• Avoid affected, pompous or excessive language, e.g., "due to the fact that" for "because", "ascertain the location of" for "find", and (in almost all cases) "utilize" for "use".
  • Check articles for unnecessary words and redundant phrases. Vigorous, effective writing is clear and concise. See Plain English.
  • Quotations should not be changed, except for trivial spelling and typographic errors. Otherwise, obvious errors and censorship in the original can be marked with {{sic}}, which displays as [sic]. Legitimate insertions and omissions are acceptable if marked by square brackets and ellipses, respectively. See WP:MOSQUOTE for details.
  • Watch out for jargon and overly long sentences, which can reduce readability.
  • In lists, ensure parallelism. Use bulleted lists for more than a few elements, for readability.

Article elements

External links belong at the end of an article under the heading External links or Further reading. Articles, books, and websites used as sources are listed separately in a References or Notes section.


With the exception of direct quotations and names, do not use contractions in articles. Spell out the words in full, i.e., write "do not" instead of "don't"; write "cannot" instead of "can't"; etc.


Correct spelling mistakes and typos. See Wikipedia:Spellchecking for complete advice on how to do this well; the main points are:

  • Be careful to use the correct variety of English (e.g., American or British), which affects spelling (e.g., flavour, colour, centre and defence vs. flavor, color, center, and defense). Wikipedia:Manual of Style § National varieties of English has extensive guidance on how to choose correctly and how to write clearly for all readers.
    • Articles about a given region use that region's variety of English.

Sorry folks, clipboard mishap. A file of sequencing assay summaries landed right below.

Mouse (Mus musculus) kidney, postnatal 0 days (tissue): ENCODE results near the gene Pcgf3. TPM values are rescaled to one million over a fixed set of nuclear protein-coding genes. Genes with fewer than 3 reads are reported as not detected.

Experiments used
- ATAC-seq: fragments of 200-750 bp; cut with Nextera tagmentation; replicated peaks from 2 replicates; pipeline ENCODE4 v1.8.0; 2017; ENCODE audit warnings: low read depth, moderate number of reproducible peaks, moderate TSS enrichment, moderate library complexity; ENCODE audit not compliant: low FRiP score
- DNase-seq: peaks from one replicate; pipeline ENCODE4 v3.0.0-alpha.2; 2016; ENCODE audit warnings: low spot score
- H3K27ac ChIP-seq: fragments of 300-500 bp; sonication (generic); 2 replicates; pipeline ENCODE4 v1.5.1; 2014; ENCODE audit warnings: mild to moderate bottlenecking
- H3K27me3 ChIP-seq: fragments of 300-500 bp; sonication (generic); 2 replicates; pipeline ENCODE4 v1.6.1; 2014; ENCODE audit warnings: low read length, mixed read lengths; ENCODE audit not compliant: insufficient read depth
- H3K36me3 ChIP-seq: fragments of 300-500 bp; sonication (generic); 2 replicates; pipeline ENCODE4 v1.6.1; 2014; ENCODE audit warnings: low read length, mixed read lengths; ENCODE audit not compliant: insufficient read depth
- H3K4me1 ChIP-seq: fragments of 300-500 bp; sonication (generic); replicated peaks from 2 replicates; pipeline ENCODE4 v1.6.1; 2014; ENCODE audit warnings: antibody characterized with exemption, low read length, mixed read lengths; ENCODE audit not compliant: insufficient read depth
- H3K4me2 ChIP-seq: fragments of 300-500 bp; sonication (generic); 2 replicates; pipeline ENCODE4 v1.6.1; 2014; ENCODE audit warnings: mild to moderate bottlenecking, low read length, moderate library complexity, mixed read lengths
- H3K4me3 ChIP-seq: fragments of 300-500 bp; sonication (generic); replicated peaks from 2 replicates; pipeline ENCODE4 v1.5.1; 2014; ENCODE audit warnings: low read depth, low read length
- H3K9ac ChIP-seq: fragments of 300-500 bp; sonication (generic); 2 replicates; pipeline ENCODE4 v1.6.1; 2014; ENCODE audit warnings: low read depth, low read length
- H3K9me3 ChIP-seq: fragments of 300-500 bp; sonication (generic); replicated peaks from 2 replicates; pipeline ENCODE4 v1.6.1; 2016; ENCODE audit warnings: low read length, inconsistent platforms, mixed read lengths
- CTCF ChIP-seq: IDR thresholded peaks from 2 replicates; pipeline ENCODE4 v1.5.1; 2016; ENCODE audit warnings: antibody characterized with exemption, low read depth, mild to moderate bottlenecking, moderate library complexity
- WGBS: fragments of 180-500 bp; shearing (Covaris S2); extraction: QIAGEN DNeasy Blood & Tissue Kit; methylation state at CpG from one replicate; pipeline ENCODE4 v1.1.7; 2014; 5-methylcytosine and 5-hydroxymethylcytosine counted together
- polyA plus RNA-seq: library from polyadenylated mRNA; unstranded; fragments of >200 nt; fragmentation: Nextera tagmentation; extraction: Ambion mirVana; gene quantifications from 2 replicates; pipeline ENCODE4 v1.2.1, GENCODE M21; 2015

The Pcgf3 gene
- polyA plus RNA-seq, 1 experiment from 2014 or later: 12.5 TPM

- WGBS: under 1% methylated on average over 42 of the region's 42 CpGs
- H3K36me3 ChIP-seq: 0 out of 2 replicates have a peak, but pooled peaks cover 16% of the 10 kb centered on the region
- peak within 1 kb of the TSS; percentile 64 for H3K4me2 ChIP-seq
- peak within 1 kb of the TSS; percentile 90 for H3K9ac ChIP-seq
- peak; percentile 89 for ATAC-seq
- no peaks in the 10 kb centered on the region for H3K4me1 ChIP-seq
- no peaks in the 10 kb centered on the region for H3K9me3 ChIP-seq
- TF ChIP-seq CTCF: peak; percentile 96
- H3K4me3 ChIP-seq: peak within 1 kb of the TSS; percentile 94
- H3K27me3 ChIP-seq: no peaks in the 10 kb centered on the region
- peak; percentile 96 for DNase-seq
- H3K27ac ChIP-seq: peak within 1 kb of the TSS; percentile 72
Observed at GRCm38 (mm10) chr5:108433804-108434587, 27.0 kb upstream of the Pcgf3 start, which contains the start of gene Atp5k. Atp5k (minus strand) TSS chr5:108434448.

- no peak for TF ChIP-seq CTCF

• Otherwise, the first variety used by any given editor is retained by succeeding editors.
    • The talk page may have a banner indicating which variety is already established, or the article may have a template like {{Use British English}} at the top of the wikitext.
  • Most web browsers have built-in spellchecking. You can use external websites or software to check for errors.
  • If you want to focus only on misspellings, these tools are handy:

Things that do not need fixing

Some style guides advise against grammatical constructions, such as passive voice, split infinitives, restrictive which, beginning a sentence with a conjunction, and ending clauses in a preposition. These are common in high-quality publications and should not be "fixed" without considering the consequences. For example, changing even one passive sentence to make it active can easily alter the meaning of an entire paragraph. Attempts to improve any passage must be based on tone, clarity, and consistency, rather than blind adherence to a rule.

Wikipedia does not prefer a single national variety of English. In general, do not change one to another except under the circumstances described in § Spelling above.


Remember that Wikipedia is a collaborative, consensus-based environment. Be bold in making changes, but if you find your work has been undone by another editor, visit the talk page of the article and start a discussion before reinstating it. According to Butcher's Copy-editing:

The good copyeditor is a rare creature: an intelligent reader and a tactful and sensitive critic; someone who cares enough about the perfection of detail to spend time checking small points of consistency in someone else's work but has the good judgement not to waste time or antagonize the author by making unnecessary changes.[2]

Get help and meet other copyeditors

Find articles that need copyediting

Articles in need of basic copyediting may be tagged with templates, such as {{copyedit}} or {{copyedit-section}}. A list of such articles can be found in a few places. The easiest places to get started are:

See also


  1. ^ Armstrong, Julia. "Copyediting and proofreading" (PDF). University of Toronto. p. 2. Archived from the original (PDF) on 3 March 2016. Retrieved 2 November 2019.
  2. ^ Butcher, Judith; Drake, Caroline; Leach, Maureen (2006). Butcher's Copy-editing (PDF) (4th ed.). Cambridge University Press. p. 4.